Last week’s MarketingProfs B2B Forum 2015 in Boston had something for nearly every marketer, whether in lead generation, demand generation, content marketing, social media marketing, predictive analytics and lots of other SEO keywords.
If I had to sum up the key theme of the event (and that’s certainly a helpful blogging technique), it was the necessity of understanding your customers and the business problems keeping them awake at night, then finding ways to help them solve those problems. Also, how to tell your story so that it’s fun and interesting.
Two. Two key themes.
Lazily, I have compiled some tweets that caught my eye, summed up the spirit of the event, had pretty pictures, or featured me.
Carlos Hidalgo pointed out that you can’t create useful content if you don’t understand your customers.
Content is not the 1st step – lots of orgs are doing content & getting nothing from it. Developing buyer insights is the first step #mpb2b
— Carlos Hidalgo (@cahidalgo) October 21, 2015
To put it another way, as Joe Pulizzi did:
Hard to say it better than this:
Ron Ploof shared this image to inspire attendees who think they don’t have a story to tell. There are lots of ways to get to Story Street. (I don’t think he said it like that, so if that sounds dopey, it’s my fault.)
Doug Kessler shared what may be my favorite slide of the entire event, because it reminds me that not only is it a challenge to tell a really great story in a B2B context, but when you find one you have to try hard not to ruin it.
The Smartest Man in Marketing, Christopher S. Penn, cautioned marketers to be deliberate about their metrics, and their intent in measuring them.
Andy Crestodina made a highly-retweeted point that took a key theme of the entire event and made it very practical. If you bury customer testimonials on one page of your website, no one will see them.
Heidi Cohen shared one of those cool stats that I always write down and still forget to do anything about. Takeaway: More pictures! Fewer words!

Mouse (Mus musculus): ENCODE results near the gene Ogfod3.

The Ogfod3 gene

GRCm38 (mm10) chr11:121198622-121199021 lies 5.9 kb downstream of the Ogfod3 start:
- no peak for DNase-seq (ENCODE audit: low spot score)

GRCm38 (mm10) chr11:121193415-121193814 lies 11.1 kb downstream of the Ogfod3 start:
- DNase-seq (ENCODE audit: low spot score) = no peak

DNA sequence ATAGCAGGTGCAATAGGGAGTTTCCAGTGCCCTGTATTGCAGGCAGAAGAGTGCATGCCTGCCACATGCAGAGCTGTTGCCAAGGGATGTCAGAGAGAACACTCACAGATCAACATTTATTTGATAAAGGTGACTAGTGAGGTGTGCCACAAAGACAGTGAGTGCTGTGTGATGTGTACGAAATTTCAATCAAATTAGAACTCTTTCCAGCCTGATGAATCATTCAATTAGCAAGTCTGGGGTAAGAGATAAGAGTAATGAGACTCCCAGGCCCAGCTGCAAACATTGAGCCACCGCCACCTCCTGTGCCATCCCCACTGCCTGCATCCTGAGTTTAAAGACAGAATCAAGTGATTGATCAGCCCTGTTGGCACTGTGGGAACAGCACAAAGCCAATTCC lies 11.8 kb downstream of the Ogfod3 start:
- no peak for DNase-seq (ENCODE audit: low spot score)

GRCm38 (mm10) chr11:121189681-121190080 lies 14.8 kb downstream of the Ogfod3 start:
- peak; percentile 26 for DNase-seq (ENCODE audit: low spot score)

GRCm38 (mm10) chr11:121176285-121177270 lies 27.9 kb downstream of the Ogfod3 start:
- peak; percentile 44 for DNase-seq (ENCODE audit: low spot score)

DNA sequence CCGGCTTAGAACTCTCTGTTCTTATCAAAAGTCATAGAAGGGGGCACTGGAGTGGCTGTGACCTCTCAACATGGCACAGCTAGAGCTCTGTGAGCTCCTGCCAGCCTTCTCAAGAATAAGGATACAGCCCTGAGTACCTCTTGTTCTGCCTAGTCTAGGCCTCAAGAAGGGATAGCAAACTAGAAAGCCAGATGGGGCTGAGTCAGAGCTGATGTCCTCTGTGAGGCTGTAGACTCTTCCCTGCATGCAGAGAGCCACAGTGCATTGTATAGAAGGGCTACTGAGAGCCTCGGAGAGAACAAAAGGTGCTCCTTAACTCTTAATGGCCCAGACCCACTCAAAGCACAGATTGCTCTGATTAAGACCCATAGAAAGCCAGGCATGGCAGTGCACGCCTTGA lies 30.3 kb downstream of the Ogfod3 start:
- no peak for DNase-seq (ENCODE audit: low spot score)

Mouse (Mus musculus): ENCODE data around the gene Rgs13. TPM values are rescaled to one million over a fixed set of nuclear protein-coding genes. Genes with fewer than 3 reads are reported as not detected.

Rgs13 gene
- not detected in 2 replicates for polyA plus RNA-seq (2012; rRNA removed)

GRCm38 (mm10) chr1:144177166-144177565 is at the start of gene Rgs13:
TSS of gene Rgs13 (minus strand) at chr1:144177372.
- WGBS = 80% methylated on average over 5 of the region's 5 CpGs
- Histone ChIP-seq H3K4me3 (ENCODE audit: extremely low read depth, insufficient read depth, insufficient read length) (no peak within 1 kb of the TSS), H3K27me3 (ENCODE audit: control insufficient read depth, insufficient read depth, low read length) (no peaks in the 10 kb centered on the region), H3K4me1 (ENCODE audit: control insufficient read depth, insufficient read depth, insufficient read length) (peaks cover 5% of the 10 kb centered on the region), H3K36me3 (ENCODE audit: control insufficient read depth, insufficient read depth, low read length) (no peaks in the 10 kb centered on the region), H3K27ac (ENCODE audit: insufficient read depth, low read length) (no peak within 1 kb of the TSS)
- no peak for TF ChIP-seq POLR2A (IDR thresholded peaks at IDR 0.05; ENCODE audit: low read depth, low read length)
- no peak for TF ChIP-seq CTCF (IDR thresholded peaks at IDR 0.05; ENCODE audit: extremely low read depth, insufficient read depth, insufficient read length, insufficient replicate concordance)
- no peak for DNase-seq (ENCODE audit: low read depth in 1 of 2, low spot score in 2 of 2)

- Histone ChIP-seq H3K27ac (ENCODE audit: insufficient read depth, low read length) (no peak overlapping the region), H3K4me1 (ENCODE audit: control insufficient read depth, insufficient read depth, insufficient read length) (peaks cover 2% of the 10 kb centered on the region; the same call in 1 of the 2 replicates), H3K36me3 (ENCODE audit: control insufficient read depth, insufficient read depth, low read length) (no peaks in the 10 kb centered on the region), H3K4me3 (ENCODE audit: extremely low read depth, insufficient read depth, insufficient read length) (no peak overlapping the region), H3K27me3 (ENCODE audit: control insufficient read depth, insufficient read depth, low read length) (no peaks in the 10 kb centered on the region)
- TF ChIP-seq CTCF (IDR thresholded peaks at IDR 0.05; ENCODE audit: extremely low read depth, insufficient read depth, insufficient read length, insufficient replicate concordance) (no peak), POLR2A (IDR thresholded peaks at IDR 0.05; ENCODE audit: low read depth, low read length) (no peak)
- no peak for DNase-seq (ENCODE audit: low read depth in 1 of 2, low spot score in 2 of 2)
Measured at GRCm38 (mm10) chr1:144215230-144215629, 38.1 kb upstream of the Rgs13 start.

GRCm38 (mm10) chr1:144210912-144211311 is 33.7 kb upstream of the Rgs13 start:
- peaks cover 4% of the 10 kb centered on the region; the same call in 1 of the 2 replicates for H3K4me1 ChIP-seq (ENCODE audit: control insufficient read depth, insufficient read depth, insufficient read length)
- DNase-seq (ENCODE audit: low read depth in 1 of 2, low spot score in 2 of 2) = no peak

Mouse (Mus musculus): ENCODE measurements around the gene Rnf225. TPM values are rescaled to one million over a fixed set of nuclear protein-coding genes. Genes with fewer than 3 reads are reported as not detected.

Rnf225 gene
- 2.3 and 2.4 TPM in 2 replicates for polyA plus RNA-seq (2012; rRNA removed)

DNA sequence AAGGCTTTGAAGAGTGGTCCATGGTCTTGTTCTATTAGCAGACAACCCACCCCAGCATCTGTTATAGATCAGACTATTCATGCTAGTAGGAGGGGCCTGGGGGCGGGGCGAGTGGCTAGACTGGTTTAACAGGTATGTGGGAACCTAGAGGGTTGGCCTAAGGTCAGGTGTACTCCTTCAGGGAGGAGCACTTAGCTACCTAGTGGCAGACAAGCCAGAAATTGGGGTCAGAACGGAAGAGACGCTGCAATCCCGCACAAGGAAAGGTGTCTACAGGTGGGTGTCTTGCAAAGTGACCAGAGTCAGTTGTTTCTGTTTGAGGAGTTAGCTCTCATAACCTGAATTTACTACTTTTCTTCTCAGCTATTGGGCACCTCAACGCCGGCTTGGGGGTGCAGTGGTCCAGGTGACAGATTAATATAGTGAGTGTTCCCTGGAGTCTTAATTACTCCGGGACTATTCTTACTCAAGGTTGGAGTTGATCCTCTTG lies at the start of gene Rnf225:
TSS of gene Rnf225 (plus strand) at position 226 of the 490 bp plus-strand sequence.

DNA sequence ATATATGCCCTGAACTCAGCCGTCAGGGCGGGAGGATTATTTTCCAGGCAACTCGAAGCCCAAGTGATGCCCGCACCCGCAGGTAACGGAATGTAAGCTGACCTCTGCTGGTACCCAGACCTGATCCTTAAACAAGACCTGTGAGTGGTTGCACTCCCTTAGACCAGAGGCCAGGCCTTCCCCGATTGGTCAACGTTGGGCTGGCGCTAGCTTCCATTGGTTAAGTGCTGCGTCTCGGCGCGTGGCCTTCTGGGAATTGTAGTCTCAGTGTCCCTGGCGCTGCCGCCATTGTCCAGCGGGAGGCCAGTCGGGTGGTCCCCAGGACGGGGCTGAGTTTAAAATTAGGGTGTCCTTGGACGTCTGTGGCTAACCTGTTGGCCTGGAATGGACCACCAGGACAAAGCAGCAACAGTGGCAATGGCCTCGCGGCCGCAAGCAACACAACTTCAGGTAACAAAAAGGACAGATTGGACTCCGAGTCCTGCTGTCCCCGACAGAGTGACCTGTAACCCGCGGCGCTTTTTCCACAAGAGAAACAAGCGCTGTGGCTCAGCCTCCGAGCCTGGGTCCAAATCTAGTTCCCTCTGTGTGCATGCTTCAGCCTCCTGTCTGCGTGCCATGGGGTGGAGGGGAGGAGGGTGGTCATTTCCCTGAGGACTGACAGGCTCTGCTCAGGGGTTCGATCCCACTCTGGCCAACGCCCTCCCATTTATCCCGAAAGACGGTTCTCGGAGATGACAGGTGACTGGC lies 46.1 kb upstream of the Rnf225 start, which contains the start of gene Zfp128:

Holly Chessman and Jeffrey L. Cohen’s session on B2B content to drive traffic and leads got a lot of attention, in part for the great stats flying back and forth (us content marketers love stats that prove what we do is valuable). They also did a great job of promoting their session and extending its shelf life with a blog post on socialmediab2b.com.
Avinash Kaushik, digital marketing evangelist at Google, garnered a lot of tweets, and not just because of the salty language. Avinash hates funnels.
Avinash suggests a measurement strategy that recognizes your buyer’s journey isn’t always linear.
Ashley Zeckman of Top Rank Blog was at the event, and wrote quite a few useful posts (which is a content marketing best practice all by itself). She wrote a great one on Avinash’s talk. “Content today must compete with pictures of babies and kittens,” says Michael Brenner of NewsCred. He shared the slides from his content marketing plan session while the event was still going on, which is really smart (but so is he). Plus, people love “how to” guides.
“Graphic recorder” Kelly Kingman did a fantastic job of capturing the keynotes with words and images. Lots of people tweeted photos of her creations.
Kelly obviously enjoys her job.
Ashley ’s wrap-up post for TopRank was especially good, and not just because I’m in it.
Now that I’ve gone through the hashtag stream again, I’m left with one key takeaway above all others: If you want to get attention at an event, send a capable writer to capture useful content and share it in near-real time. TopRank basically won MarketingProfs B2B by employing that strategy.
main image yoinked from Ann Handley’s Instagram feed | I regret nothing